All vending machines should remain open during school


Photo by Jeremy Chung.

While it may look empty during classtime, the group of vending machines near the cafeteria are surrounded with students during lunch and after school, making it one of the most popular places students go to.

By Jeremy Chung, Assistant News Editor

The clinking and rustling of coins and dollar bills perfectly complemented the overlapping chatter of students idly discussing their day or what to get. That is a perfect way to describe the environment around the vending machines every day.

When listing the most popular hangout places for students at WCHS, areas like the hallways or the cafeteria may come to mind first. However, another place just as popular is often forgotten: the vending machines. For students wanting a quick snack break, vending machines are the perfect option.

From drinks and chips to ice cream sandwiches, the vending machines around WCHS offer a diverse array of options for students to choose from. However, WCHS has tried to limit the number of choices given to students.

WCHS has three types of vending machines operating. First, the new advanced vending machines with touchscreen tablets make navigating through the chips and fruit snacks easier. Second, the ones that specifically sell drinks, such as lemonade and fruit punch.  The third type, which sells the broadest range of snacks, is arguably the most popular and often has the most students lined up to buy their favorites. It is common to see students mingling around them with chips, candy bars and Pop-Tarts in hand. 

However, not every vending machine is in use during the school day. Only the drinks and high-tech vending machines are in use, as WCHS installs a time lock that disables the device on their most popular machine. This means that students can not buy anything until 2:30 p.m. after the day is over, and speaking about the other snack vending machines, WCHS sometimes does not fill up every single shelf with snacks, leaving students with few options.

Instead of disabling, WCHS should turn on all the vending machines to give more options for students and help them take a break.

Imagine this from a student’s perspective. After a long and tiring morning of classes, a student wants to get their favorite snack to keep themselves awake and have enough energy to get through the other half of the day: a Pop-Tart. Once they get to the vending machine that sells Pop-Tarts, however, they find that the machine is disabled and have to desperately wait until the end of the school day to get one. While this may sound silly, this is the reality for many who just want to grab a quick snack.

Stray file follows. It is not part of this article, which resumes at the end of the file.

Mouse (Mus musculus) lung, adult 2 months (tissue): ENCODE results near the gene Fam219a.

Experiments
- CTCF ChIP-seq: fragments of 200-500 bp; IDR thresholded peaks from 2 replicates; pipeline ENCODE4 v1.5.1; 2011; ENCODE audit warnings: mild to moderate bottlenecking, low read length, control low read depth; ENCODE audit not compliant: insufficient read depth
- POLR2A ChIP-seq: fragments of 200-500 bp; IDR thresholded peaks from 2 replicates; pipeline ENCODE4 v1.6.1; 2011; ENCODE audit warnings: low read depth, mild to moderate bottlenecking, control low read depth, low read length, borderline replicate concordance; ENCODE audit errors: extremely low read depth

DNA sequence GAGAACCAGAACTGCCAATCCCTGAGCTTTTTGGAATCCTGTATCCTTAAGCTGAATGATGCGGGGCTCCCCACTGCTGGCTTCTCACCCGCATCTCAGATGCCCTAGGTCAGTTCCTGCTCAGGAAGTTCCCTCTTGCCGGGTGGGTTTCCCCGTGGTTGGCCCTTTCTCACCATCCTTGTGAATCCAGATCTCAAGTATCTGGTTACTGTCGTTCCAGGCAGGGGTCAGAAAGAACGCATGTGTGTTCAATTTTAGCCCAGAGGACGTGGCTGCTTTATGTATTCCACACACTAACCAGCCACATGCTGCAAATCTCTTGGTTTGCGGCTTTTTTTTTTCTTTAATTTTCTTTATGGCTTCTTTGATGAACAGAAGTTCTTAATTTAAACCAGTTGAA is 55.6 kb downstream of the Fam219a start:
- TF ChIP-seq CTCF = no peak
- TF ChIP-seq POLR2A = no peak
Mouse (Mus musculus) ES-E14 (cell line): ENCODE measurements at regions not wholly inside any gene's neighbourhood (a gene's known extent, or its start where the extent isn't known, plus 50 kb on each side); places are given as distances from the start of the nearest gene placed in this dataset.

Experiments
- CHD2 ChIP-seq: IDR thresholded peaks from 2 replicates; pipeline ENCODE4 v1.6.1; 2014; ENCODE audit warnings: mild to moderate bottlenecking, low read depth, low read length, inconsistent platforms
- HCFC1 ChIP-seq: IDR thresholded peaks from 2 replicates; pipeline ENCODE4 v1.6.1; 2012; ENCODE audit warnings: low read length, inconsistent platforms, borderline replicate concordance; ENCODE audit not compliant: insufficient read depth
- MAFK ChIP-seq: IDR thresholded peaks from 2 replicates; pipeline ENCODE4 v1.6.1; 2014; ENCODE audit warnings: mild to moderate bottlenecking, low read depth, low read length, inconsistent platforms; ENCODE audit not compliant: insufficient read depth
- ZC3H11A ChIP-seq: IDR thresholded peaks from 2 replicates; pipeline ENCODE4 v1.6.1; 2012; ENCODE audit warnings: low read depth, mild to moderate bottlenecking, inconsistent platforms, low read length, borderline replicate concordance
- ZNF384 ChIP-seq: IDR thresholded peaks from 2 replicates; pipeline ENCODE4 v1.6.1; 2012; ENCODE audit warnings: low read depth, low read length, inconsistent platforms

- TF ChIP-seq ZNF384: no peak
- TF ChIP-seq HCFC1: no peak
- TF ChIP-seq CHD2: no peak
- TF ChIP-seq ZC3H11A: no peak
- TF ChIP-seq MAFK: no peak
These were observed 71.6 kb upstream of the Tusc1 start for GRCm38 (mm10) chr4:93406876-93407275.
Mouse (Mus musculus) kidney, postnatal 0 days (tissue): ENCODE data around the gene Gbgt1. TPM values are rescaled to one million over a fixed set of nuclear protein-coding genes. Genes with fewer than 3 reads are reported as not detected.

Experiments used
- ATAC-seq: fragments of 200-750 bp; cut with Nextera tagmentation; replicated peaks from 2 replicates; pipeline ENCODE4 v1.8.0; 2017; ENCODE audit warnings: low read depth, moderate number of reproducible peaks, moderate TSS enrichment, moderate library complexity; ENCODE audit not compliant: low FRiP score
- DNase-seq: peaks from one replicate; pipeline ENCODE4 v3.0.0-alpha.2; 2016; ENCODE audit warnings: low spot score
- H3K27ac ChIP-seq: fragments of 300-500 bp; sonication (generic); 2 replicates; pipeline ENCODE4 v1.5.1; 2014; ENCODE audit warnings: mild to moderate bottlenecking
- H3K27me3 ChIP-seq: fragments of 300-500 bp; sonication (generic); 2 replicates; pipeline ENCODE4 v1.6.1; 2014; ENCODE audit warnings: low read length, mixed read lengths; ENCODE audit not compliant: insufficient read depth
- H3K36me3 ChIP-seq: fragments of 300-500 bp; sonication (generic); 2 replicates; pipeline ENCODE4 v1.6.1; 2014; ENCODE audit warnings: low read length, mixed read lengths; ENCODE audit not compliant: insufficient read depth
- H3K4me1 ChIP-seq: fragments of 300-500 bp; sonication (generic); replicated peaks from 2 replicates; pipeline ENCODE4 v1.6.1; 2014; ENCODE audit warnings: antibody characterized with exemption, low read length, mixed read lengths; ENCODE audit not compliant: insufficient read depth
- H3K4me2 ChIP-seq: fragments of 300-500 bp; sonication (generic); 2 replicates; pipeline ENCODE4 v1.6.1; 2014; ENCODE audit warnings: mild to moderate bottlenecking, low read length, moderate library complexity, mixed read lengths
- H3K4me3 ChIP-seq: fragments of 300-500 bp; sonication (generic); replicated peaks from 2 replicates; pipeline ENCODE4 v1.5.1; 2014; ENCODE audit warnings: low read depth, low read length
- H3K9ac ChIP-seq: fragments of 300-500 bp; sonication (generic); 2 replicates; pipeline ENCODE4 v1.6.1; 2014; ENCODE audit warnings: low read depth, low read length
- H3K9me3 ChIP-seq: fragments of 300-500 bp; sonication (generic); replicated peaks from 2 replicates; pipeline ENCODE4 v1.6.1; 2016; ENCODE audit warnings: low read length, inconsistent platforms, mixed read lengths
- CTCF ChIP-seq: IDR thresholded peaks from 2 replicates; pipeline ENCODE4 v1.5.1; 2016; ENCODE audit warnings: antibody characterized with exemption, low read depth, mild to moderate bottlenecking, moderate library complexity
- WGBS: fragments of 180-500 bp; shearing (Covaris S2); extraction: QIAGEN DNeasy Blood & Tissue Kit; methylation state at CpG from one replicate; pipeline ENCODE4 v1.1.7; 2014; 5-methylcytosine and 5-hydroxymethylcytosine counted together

Studies have shown that students benefit from vending machines with healthier options and that periodic snack breaks help improve concentration and lessen stress and anxiety levels among students. 

Allowing all vending machines to be used could also allow WCHS to generate more revenue. If all vending machines were open, WCHS would not lose money from students who planned to buy something but could not because they gave up waiting until the end of the school day. Although the money made will not be much, it can help schools significantly.

The vending machine snacks can additionally help students have extra lunch options other than the ones provided by the cafeteria, giving them the freedom to choose their snacks. If students can’t though, this can affect their moods, and thus on their performance in afternoon classes.

It can be said WCHS disables these machines to avoid large gatherings during class, but the other two types of vending machines are left active. Why should only the third be closed? The vending machines arguably act like a teacher’s lounge, but students should have one too.

Also, some could say that the candy inside the disabled machine is unhealthy and should not be eaten regularly. Yet, the drink vending machines sell fruit punch with 28 grams of sugar, so making that case is also not plausible.

WCHS strives to put mental health in students’ conversations by finding ways to ease the burden. With that being said, opening up all the vending machines could play a role in creating a more welcoming environment for students. If the administration decides that opening it during class time will become a distraction, then they should at least turn it on at lunch. The benefits of allowing students to take a quick break and refresh with a snack should not be overlooked, as it is something that many students would appreciate in the stressful school environment.